Calpine may get hot, but it also knows how to blow off some steam. The independent power producer and marketer controls 27,490 MW of generating capacity through interests in more than 90 primarily natural gas-fired power plants in 20 US states and Canada. This fleet also includes 15 geothermal power plants in California. Calpine, the leading geothermal power producer in North America, owns 725 MW of capacity at the largest geothermal facility in the US -- the Geysers in northern California, where electricity is produced from natural steam, and which accounts for more than 20% of the state's renewable energy. The company's California and Texas operations account for the great majority of its business.
Calpine sells electricity to utilities, wholesalers, and end-users, primarily through long-term contracts; the firm also trades power on the wholesale market. Other Calpine operations include construction, consulting, and management services; turbine component manufacturing; and critical power provision for high-tech companies.
Gearing up to grow the company's national footprint as the economy began to pick up in 2010, Calpine sold two of its gas-fired power plants to Xcel Energy for $739 million in order to generate cash. The two plants, located near Denver, were already providing power to Public Service Company of Colorado, an Xcel subsidiary, under a contract agreement. It also sold a 25% stake in a Texas power plant to Rayburn Country Electric Cooperative for $215 million.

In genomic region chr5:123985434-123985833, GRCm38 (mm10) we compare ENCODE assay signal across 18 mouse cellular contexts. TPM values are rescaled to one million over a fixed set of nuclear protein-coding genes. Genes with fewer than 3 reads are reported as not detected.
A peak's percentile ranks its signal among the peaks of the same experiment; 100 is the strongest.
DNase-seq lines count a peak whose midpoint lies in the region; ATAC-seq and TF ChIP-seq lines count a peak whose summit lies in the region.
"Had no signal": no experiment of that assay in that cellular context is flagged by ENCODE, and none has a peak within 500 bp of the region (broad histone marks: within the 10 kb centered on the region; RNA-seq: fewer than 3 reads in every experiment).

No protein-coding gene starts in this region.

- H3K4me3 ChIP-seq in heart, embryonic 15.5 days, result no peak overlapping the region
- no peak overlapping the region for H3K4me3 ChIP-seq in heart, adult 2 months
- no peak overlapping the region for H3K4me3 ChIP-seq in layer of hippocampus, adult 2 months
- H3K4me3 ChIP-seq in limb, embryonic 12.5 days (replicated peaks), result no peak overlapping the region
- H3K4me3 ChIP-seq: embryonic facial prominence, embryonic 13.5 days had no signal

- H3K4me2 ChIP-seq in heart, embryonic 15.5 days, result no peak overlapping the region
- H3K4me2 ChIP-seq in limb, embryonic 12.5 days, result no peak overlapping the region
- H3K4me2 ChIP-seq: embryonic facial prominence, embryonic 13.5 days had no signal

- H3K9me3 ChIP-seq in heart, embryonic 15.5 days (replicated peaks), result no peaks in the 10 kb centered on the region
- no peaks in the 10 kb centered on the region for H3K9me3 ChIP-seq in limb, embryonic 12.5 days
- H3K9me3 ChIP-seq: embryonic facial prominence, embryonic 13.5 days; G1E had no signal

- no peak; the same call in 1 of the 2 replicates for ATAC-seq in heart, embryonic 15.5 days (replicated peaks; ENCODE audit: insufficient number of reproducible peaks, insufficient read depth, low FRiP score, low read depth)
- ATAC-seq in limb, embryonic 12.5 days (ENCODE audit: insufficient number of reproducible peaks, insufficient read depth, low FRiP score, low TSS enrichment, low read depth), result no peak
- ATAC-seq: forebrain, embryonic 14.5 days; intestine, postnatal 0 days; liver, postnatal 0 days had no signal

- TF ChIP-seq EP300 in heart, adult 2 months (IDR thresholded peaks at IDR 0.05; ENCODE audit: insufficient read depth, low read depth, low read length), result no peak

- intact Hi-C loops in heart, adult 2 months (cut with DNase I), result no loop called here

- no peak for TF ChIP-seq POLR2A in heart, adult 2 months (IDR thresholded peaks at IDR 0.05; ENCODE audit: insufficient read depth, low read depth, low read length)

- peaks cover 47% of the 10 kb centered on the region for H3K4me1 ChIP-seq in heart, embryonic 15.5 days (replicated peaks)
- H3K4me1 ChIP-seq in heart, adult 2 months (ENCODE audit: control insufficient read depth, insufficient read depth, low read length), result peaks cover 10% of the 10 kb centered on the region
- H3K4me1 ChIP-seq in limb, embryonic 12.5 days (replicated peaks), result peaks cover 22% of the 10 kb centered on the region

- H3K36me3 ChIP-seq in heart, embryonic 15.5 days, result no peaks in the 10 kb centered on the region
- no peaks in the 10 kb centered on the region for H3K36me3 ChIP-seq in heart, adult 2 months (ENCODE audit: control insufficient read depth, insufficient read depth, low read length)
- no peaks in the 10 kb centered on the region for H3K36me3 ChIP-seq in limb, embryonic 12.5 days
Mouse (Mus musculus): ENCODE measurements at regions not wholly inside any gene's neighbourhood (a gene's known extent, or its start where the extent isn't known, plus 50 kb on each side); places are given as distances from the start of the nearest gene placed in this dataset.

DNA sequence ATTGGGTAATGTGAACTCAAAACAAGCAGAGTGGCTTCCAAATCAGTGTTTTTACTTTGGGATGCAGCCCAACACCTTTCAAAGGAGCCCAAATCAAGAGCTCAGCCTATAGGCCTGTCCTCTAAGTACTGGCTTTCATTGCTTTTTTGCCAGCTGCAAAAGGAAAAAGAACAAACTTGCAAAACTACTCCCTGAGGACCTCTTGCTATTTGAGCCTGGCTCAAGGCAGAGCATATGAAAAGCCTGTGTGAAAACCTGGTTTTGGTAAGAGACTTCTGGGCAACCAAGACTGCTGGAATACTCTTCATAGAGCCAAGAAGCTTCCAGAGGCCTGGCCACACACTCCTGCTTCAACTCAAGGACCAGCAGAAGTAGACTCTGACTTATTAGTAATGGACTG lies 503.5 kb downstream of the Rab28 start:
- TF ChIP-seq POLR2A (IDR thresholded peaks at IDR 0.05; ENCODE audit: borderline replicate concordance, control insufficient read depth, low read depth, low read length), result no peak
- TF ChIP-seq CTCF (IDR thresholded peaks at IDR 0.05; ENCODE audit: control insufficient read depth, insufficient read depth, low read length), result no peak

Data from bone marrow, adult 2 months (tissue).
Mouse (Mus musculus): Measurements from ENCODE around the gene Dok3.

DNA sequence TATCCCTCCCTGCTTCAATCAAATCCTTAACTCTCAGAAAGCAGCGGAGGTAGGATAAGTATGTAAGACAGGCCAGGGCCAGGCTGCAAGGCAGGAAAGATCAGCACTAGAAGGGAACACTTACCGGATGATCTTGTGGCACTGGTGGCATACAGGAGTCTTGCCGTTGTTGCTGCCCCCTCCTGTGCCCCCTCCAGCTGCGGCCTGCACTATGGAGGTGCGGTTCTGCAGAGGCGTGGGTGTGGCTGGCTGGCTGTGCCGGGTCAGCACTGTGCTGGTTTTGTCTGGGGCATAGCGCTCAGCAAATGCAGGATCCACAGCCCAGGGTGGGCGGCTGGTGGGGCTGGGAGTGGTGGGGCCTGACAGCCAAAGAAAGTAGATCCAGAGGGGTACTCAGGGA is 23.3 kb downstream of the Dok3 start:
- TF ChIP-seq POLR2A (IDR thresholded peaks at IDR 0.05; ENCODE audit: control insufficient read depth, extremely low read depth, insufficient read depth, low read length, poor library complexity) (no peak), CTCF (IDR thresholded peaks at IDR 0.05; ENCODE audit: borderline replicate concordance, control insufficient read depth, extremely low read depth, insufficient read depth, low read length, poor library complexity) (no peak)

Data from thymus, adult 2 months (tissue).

Also that year the company purchased 4,490 MW of power plants from Pepco Holdings for about $1.7 billion. The acquisition added Conectiv Energy's power plants (18 operating and one under construction) to Calpine's fleet, helping to strengthen its market position in the Eastern US.
Although Calpine had scaled back on new plant development due to low demand -- it had about 1,150 MW under construction in late 2010 -- it has a call option to purchase the 775-MW power plant in Riverside County, California, for the Inland Empire Energy Center. The plant, completed in 2010, is based on General Electric's latest gas turbine technology.
An improving economy and the Connectiv purchase lifted commodity sales in 2010, despite a drag from hedging losses. The company's overall revenues and net income were essentially flat in 2010, following a 34% drop in revenues in 2009 (due to the collapse of commodity prices caused by the global recession).
Cash flow has steadily improved since Calpine emerged from bankruptcy in 2008 (having filed for Chapter 11 protection in 2005). The company disposed of most of its natural gas reserves and gathering and transportation assets in order to focus on power generation.
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